“You simply have to be able to derive enjoyment from the concert itself, otherwise even the greatest ambitions in concert films have only minimal results.”

“Happier Than Ever: A Love Letter to Los Angeles” offers a moving more. However, this bonus is not immediately apparent. There’s no supporting documentary like there is in “Buena Vista Social Club,” and Billie Eilish doesn’t make detailed, intention-explaining comments between songs like Taylor Swift does in “Folklore: The Long Pond Studio Sessions.” The More is a non-verbalized, emotionally powerful bonus that is deeply rooted in the artistic concept of this concert film. In this respect, this concert film is reminiscent of “Stop Making Sense” or “Pink Floyd: Live at Pompeii”, in which the rock band is crushed by the impressive, desolate panorama of Pompeii in front of empty stands. You have to fully engage with the music and lyrics (or already be familiar with them) to see how the songs and the staging complement each other. However, the reward is even greater if you meet this condition. Which brings us back to “Our Time is Now”: Even if “Happier Than Ever: A Love Letter to Los Angeles” isn’t a metacomedy-romance-cartoon-mockumentary-concert recording mishmash, it definitely seems like the kind of concert film that who would find the film version of Cro desirable. Including a cartoon element, a nod to one’s own passions (in Billie Eilish’s case it’s Los Angeles instead of Cro’s passion for cinema) and a more intense introspective than a standard concert recording would be able to deliver.

Billie Eilish’s album “Happier Than Ever” gives the film its dramaturgy.

It’s impressive how the film director Robert Rodriguez (“Sin City”) and Patrick Osborne (“Love goes through the stomach”)guest director Robertino Zambrano (“Love In The Time Of March Madness”, staged here the segment “Not My Responsibility”), stage director Kerry Asmussen (13-time live director of the Coachella main stage shows) and lighting director Tony Caporale worked together to create an audiovisual experience from the eponymous studio album that resonates with the content of Eilish’s second album. The project already gains enormously from the fact that Billie Eilish decided to forego the usual concert dramaturgy and instead play her album “Happier Than Ever” from start to finish. In doing so, it gives us a rare beast of a concert film that moves away from the idea of ​​”We’re recording for posterity what event excited the people there” but instead sees itself as a visualization of the emotional journey that the album describes. In combination with the fact that they show Eilish in pompous images in front of empty stands in a pop-culturally significant location, the minds behind “Happier Than Ever: A Love Letter to Los Angeles” create a fascinating paradox – epochal intimacy: the razor-sharp shots by cameraman Pablo Berron (“American Mustang”) allow an immediate impression of Eilish’s smallest facial reactions, as well as a feeling for the power of the light show and the aura of the empty Hollywood Bowl.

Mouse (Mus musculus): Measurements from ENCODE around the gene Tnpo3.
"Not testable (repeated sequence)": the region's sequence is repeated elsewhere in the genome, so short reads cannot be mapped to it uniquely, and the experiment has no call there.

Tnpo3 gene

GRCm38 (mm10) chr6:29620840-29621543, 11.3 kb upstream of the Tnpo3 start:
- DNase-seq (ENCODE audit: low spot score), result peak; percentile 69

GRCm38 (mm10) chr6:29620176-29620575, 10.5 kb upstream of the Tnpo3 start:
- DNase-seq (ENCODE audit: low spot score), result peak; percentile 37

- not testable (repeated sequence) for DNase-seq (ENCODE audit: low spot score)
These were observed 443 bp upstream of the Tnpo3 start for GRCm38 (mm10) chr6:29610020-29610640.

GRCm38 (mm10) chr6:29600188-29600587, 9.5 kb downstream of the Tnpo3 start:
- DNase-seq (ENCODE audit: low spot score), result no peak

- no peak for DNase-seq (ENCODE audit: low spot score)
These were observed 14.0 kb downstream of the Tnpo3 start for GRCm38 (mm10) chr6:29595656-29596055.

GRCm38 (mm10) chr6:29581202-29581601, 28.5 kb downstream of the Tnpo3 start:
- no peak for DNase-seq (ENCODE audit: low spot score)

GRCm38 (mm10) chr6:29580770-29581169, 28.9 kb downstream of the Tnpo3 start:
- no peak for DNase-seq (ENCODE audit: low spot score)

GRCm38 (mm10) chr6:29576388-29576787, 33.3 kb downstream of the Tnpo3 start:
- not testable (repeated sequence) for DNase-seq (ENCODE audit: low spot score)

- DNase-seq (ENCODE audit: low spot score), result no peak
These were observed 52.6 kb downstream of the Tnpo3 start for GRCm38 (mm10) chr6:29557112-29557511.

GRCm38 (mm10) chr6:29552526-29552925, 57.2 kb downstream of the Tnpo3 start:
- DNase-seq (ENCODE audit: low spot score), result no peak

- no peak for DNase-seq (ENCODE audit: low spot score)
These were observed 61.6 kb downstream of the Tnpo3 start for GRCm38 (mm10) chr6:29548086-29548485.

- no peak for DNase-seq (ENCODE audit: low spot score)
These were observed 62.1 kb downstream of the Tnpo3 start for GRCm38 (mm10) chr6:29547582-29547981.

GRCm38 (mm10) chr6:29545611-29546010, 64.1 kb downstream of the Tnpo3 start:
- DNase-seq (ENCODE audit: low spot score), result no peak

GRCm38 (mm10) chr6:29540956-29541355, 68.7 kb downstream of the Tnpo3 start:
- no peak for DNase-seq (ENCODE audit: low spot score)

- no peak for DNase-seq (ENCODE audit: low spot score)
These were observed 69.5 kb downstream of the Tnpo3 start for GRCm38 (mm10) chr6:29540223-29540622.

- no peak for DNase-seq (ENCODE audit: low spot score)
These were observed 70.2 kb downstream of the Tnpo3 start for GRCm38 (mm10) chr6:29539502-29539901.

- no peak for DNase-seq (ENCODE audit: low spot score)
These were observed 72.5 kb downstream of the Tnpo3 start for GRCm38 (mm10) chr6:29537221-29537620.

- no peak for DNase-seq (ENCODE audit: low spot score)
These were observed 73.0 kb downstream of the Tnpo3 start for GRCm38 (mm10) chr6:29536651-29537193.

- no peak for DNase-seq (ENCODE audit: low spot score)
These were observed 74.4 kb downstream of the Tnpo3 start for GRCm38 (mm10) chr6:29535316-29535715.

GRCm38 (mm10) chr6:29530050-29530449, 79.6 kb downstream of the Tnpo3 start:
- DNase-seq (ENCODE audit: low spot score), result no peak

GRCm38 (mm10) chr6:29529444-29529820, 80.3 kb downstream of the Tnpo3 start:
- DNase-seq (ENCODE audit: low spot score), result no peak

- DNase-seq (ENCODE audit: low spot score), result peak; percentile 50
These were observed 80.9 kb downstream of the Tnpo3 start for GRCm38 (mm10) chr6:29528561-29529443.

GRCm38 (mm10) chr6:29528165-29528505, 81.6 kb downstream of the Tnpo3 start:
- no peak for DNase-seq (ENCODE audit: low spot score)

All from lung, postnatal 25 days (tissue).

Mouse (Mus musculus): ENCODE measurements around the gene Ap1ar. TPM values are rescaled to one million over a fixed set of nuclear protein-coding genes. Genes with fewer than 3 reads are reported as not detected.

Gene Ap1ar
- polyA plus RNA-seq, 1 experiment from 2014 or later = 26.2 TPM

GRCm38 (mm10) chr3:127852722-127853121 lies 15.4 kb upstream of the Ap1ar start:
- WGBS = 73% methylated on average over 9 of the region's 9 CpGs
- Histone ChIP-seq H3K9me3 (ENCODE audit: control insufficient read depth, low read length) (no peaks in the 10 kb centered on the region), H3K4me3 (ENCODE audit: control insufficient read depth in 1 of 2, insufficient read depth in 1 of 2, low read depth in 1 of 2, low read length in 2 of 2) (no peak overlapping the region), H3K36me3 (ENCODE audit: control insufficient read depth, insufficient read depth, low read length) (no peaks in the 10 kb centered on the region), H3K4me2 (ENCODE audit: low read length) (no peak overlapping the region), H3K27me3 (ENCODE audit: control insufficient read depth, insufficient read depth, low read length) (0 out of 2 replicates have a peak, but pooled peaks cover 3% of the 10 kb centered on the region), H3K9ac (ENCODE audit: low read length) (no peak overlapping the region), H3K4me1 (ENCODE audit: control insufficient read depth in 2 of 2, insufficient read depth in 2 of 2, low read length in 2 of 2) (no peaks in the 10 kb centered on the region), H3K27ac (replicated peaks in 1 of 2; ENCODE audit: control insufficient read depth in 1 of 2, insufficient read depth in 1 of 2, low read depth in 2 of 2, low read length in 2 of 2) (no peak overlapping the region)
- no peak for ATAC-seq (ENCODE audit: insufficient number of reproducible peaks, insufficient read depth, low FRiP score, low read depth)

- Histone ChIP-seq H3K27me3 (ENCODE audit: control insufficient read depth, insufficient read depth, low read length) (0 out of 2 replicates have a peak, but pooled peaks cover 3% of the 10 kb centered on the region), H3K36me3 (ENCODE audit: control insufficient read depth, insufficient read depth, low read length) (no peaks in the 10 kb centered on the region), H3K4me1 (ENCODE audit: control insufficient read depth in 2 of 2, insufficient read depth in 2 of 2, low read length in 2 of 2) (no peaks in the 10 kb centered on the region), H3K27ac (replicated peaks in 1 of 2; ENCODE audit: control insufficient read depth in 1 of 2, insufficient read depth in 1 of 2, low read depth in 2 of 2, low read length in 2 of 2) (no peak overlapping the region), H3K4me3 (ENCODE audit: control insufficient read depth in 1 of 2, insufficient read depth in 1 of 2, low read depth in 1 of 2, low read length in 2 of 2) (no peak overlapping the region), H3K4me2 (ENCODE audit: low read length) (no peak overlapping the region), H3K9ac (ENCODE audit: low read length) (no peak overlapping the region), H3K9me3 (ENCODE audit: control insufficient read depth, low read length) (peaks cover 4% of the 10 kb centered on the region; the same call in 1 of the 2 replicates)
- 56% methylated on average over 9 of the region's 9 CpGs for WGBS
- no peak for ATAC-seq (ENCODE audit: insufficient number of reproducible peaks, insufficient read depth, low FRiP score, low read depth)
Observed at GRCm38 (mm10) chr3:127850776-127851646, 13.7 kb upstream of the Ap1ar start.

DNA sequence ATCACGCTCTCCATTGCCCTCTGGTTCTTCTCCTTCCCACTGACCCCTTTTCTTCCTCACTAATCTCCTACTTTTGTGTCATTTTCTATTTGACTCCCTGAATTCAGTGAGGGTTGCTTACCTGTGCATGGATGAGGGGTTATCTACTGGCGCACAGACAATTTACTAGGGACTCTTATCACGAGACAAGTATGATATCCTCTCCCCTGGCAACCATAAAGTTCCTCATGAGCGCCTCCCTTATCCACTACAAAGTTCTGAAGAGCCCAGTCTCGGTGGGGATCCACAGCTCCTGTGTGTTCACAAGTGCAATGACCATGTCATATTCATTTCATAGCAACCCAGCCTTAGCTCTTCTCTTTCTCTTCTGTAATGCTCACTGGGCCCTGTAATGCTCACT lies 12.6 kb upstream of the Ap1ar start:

“It is impressive how film directors Robert Rodriguez and Patrick Osborne, guest director Robertino Zambrano, stage director Kerry Asmussen and lighting director Tony Caporale work together to create an audiovisual experience from the eponymous studio album that resonates with the content of Eilish’s second album.”